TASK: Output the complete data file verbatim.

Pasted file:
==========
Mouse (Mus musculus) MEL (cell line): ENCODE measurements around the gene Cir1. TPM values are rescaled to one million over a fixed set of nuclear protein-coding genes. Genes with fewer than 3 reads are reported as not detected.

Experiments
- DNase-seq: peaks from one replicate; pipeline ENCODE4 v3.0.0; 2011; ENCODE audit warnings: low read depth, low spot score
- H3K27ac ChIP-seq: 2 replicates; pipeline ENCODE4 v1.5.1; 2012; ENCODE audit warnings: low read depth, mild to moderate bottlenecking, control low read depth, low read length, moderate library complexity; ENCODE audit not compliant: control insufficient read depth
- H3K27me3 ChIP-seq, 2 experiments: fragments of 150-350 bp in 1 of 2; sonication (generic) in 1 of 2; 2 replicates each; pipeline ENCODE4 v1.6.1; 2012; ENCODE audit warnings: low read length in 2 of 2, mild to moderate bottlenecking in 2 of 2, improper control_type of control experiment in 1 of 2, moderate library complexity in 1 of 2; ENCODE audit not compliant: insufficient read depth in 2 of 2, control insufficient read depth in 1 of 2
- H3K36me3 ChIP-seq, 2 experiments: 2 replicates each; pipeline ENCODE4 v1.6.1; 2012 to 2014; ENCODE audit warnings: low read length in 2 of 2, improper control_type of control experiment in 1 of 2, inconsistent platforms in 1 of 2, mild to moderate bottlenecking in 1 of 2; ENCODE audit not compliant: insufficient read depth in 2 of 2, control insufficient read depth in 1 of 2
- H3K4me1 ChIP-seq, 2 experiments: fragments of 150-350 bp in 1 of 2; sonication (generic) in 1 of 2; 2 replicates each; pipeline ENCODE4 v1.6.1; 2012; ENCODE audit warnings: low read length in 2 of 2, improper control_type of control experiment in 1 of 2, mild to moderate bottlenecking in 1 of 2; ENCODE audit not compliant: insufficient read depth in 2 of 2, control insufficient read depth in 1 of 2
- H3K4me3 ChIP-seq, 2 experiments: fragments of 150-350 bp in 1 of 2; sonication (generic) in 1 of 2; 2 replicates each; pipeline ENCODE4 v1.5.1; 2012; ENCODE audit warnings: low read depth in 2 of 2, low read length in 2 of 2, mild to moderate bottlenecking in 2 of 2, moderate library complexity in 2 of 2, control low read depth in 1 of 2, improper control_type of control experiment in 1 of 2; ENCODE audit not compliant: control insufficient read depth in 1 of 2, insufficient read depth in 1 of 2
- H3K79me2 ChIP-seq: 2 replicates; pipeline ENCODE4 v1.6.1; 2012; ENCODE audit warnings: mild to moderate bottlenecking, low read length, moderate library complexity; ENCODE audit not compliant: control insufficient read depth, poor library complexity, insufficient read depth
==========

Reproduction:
Mouse (Mus musculus) MEL (cell line): ENCODE measurements around the gene Cir1. TPM values are rescaled to one million over a fixed set of nuclear protein-coding genes. Genes with fewer than 3 reads are reported as not detected.

Experiments
- DNase-seq: peaks from one replicate; pipeline ENCODE4 v3.0.0; 2011; ENCODE audit warnings: low read depth, low spot score
- H3K27ac ChIP-seq: 2 replicates; pipeline ENCODE4 v1.5.1; 2012; ENCODE audit warnings: low read depth, mild to moderate bottlenecking, control low read depth, low read length, moderate library complexity; ENCODE audit not compliant: control insufficient read depth
- H3K27me3 ChIP-seq, 2 experiments: fragments of 150-350 bp in 1 of 2; sonication (generic) in 1 of 2; 2 replicates each; pipeline ENCODE4 v1.6.1; 2012; ENCODE audit warnings: low read length in 2 of 2, mild to moderate bottlenecking in 2 of 2, improper control_type of control experiment in 1 of 2, moderate library complexity in 1 of 2; ENCODE audit not compliant: insufficient read depth in 2 of 2, control insufficient read depth in 1 of 2
- H3K36me3 ChIP-seq, 2 experiments: 2 replicates each; pipeline ENCODE4 v1.6.1; 2012 to 2014; ENCODE audit warnings: low read length in 2 of 2, improper control_type of control experiment in 1 of 2, inconsistent platforms in 1 of 2, mild to moderate bottlenecking in 1 of 2; ENCODE audit not compliant: insufficient read depth in 2 of 2, control insufficient read depth in 1 of 2
- H3K4me1 ChIP-seq, 2 experiments: fragments of 150-350 bp in 1 of 2; sonication (generic) in 1 of 2; 2 replicates each; pipeline ENCODE4 v1.6.1; 2012; ENCODE audit warnings: low read length in 2 of 2, improper control_type of control experiment in 1 of 2, mild to moderate bottlenecking in 1 of 2; ENCODE audit not compliant: insufficient read depth in 2 of 2, control insufficient read depth in 1 of 2
- H3K4me3 ChIP-seq, 2 experiments: fragments of 150-350 bp in 1 of 2; sonication (generic) in 1 of 2; 2 replicates each; pipeline ENCODE4 v1.5.1; 2012; ENCODE audit warnings: low read depth in 2 of 2, low read length in 2 of 2, mild to moderate bottlenecking in 2 of 2, moderate library complexity in 2 of 2, control low read depth in 1 of 2, improper control_type of control experiment in 1 of 2; ENCODE audit not compliant: control insufficient read depth in 1 of 2, insufficient read depth in 1 of 2
- H3K79me2 ChIP-seq: 2 replicates; pipeline ENCODE4 v1.6.1; 2012; ENCODE audit warnings: mild to moderate bottlenecking, low read length, moderate library complexity; ENCODE audit not compliant: control insufficient read depth, poor library complexity, insufficient read depth